From Tiffany to Target, stores are boarding up windows in case of election unrest

Retailers across the country are stepping up security measures to try to head off any damages to their stores during election-related protests in the coming days.

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Nathaniel Meyersohn, Alexis Benveniste
Chauncey Alcorn, CNN Business
CNN — Retailers across the country are stepping up security measures to try to head off any damages to their stores during election-related protests in the coming days.

Tiffany, Saks Fifth Avenue, CVS, Target and Macy's are among the chains that are boarding up some of their stores' windows in preparation.

"While we intend to remain open where possible, out of an abundance of caution the windows of select stores in key cities will be boarded in anticipation of potential election related activity," said Nathan Strauss, spokesperson for Tiffany.

Stores around the country were damaged this summer, and merchandise was stolen during protests over the death of George Floyd in Minneapolis. Retailers are hoping to prevent this from happening again.

CVS said it is boarding up stores in areas where they have been damaged by unrest in the past. Stores where windows are covered "will continue to be open to serve customers as long as it is safe to do so," said CVS spokesperson Mike DeAngelis.

Tom Buiocchi, CEO of ServiceChannel, an online platform that connects retailers with local contractors, said 750 stores have requested orders on the platform to board up their windows around the country since October 27, with the most in California, New York and Illinois. The cost to board up stores has ranged from $124 to $31,000, depending on the size, according to Buiocchi.

For retailers, election-related vandalism would be the latest disruption to their businesses during the pandemic. While large chains may be able to easily handle the added costs of boarding up, small retailers may face a tougher time.

Retailers are sharing their safety precautions with each another and consulting with police officials to assess potential threats to their property, said Lisa LaBruno, senior executive vice president at the Retail Industry Leaders Association, a trade group.

Companies decide which of their stores to board up based on factors such as whether a store have been damaged in the past and whether protests are planned in the area around a store, she said.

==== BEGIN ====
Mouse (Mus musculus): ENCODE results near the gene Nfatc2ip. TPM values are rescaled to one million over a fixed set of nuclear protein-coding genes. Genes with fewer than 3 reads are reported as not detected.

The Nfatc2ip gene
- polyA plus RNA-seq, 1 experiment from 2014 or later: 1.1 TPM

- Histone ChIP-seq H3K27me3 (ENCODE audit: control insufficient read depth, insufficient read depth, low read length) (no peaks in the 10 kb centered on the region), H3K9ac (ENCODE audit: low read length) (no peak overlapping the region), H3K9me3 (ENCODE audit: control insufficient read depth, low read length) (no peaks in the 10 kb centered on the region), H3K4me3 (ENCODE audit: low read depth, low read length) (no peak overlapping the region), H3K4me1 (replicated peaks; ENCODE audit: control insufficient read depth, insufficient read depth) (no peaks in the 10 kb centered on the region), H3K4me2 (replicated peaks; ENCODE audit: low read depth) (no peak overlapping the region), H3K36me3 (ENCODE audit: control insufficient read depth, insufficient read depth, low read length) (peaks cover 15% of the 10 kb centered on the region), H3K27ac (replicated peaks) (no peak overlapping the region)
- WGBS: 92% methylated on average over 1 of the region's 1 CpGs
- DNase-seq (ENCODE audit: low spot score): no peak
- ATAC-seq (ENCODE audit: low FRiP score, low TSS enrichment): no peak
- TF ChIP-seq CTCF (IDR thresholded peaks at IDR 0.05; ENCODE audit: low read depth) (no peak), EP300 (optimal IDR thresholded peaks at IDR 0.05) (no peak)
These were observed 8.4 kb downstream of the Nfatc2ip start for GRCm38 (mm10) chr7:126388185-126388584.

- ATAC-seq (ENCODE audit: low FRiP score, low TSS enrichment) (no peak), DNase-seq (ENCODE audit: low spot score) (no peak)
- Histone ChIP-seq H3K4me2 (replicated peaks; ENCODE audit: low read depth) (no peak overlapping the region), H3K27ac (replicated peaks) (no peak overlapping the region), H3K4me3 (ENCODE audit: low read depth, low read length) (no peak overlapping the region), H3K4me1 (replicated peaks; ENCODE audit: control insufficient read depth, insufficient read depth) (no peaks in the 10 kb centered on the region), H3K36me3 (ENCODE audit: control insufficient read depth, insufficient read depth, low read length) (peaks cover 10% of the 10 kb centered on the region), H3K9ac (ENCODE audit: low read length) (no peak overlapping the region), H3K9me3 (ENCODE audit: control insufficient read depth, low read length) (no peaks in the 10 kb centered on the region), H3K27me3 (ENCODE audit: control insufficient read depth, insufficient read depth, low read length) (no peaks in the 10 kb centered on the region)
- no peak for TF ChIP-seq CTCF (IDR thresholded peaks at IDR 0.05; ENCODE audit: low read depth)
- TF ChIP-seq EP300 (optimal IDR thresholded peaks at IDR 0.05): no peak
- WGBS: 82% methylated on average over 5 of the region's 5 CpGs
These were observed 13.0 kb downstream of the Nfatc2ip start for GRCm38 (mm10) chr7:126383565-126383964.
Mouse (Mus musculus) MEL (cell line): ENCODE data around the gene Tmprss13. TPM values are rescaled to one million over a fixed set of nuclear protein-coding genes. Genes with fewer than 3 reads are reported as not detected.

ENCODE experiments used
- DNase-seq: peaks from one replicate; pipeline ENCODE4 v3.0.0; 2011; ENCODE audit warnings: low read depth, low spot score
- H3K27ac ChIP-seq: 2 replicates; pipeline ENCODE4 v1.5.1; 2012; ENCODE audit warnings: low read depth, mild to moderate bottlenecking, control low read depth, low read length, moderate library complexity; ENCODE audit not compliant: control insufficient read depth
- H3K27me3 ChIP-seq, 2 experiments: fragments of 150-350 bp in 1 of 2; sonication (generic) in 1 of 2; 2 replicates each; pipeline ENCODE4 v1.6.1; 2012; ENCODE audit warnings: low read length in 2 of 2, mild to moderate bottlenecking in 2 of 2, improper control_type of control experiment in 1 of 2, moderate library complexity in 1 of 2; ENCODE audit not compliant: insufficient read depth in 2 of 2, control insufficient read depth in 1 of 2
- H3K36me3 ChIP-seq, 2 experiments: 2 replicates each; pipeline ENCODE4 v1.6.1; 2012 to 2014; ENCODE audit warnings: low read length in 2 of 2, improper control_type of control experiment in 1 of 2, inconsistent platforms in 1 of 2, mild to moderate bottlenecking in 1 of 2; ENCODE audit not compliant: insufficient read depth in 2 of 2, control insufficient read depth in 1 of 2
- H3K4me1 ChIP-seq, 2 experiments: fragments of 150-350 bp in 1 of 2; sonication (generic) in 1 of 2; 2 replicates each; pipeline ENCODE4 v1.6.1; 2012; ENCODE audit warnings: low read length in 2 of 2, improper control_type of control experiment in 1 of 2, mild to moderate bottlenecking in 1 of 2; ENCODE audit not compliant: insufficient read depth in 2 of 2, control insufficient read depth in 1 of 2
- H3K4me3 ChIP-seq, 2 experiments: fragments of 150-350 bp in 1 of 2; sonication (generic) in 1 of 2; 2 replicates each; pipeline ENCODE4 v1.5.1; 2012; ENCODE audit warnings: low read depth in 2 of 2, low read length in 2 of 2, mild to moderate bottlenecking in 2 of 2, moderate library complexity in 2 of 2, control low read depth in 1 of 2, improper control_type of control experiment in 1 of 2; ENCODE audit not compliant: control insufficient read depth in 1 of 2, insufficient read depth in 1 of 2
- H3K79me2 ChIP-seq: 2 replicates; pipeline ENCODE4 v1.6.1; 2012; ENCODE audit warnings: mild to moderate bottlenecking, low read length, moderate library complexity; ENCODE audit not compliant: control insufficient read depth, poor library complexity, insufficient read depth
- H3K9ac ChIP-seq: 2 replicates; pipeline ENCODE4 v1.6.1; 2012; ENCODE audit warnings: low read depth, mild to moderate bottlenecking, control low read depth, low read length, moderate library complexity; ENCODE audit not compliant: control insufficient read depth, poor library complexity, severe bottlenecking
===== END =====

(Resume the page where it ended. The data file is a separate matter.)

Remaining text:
They also take into account what other retailers in a store's area are doing. "No retailer in, say, a single exterior mall wants to be the only retailer that's not boarded because then they have a target on their back," she said. Retailers also do not want to be the only store boarded up in a mall or on a street because it "might give the impression that you're misinterpreting what the current situation in that environment really is."

Retailers are also hiring extra security guards to protect stores, adding extra lighting and tying down shopping carts outside to discourage prospective looters.

FMI, a trade association for leading grocers, has provided guidance that encourages grocers to consider adjusting their delivery schedules to avoid nighttime deliveries, if necessary, and remove trash cans and excess carts from their parking lots.

Some businesses in popular commercial districts such as Times Square in New York, the Magnificent Mile in Chicago and Rodeo Drive in Los Angeles are taking extra precautions.

Rodeo Drive, for example, will shut down to traffic beginning at 11:59 PM Monday until Wednesday evening. And the Magnificent Mile Association, a group representing businesses in the district, has set up "an auxiliary command center" on Election Day and will communicate "real-time information to our business community," Kimberly Bares, president of the group, said in an emailed statement.

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